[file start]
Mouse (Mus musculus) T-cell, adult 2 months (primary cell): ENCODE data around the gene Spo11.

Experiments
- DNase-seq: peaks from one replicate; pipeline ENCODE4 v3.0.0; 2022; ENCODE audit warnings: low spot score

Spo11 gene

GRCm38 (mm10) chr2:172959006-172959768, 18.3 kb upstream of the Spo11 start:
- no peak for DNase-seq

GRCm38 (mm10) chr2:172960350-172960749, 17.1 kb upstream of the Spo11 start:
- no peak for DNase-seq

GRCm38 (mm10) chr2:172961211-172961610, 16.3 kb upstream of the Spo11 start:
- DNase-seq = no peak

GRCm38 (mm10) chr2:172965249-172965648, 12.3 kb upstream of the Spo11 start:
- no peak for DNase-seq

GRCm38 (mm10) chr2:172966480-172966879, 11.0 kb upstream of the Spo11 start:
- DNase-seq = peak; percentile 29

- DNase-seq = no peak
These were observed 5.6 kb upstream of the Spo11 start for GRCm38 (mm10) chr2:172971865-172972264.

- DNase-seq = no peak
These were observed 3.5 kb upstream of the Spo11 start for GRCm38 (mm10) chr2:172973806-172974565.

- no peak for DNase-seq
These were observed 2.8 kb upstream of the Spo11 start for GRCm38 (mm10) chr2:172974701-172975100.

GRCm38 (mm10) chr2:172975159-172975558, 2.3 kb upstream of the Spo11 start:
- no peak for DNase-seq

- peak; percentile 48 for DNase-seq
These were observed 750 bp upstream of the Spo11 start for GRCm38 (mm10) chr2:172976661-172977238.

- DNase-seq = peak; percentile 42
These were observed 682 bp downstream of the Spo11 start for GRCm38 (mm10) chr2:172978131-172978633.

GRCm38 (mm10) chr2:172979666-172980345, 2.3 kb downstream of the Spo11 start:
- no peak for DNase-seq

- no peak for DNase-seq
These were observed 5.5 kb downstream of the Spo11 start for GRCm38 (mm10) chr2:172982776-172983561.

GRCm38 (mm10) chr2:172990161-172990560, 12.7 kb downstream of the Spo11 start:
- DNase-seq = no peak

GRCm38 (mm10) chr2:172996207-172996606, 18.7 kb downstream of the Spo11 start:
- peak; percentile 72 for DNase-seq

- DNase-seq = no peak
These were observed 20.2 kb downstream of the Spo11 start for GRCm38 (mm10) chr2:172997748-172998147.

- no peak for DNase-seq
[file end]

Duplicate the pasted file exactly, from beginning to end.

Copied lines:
Mouse (Mus musculus) T-cell, adult 2 months (primary cell): ENCODE data around the gene Spo11.

Experiments
- DNase-seq: peaks from one replicate; pipeline ENCODE4 v3.0.0; 2022; ENCODE audit warnings: low spot score

Spo11 gene

GRCm38 (mm10) chr2:172959006-172959768, 18.3 kb upstream of the Spo11 start:
- no peak for DNase-seq

GRCm38 (mm10) chr2:172960350-172960749, 17.1 kb upstream of the Spo11 start:
- no peak for DNase-seq

GRCm38 (mm10) chr2:172961211-172961610, 16.3 kb upstream of the Spo11 start:
- DNase-seq = no peak

GRCm38 (mm10) chr2:172965249-172965648, 12.3 kb upstream of the Spo11 start:
- no peak for DNase-seq

GRCm38 (mm10) chr2:172966480-172966879, 11.0 kb upstream of the Spo11 start:
- DNase-seq = peak; percentile 29

- DNase-seq = no peak
These were observed 5.6 kb upstream of the Spo11 start for GRCm38 (mm10) chr2:172971865-172972264.

- DNase-seq = no peak
These were observed 3.5 kb upstream of the Spo11 start for GRCm38 (mm10) chr2:172973806-172974565.

- no peak for DNase-seq
These were observed 2.8 kb upstream of the Spo11 start for GRCm38 (mm10) chr2:172974701-172975100.

GRCm38 (mm10) chr2:172975159-172975558, 2.3 kb upstream of the Spo11 start:
- no peak for DNase-seq

- peak; percentile 48 for DNase-seq
These were observed 750 bp upstream of the Spo11 start for GRCm38 (mm10) chr2:172976661-172977238.

- DNase-seq = peak; percentile 42
These were observed 682 bp downstream of the Spo11 start for GRCm38 (mm10) chr2:172978131-172978633.

GRCm38 (mm10) chr2:172979666-172980345, 2.3 kb downstream of the Spo11 start:
- no peak for DNase-seq

- no peak for DNase-seq
These were observed 5.5 kb downstream of the Spo11 start for GRCm38 (mm10) chr2:172982776-172983561.

GRCm38 (mm10) chr2:172990161-172990560, 12.7 kb downstream of the Spo11 start:
- DNase-seq = no peak

GRCm38 (mm10) chr2:172996207-172996606, 18.7 kb downstream of the Spo11 start:
- peak; percentile 72 for DNase-seq

- DNase-seq = no peak
These were observed 20.2 kb downstream of the Spo11 start for GRCm38 (mm10) chr2:172997748-172998147.

- no peak for DNase-seq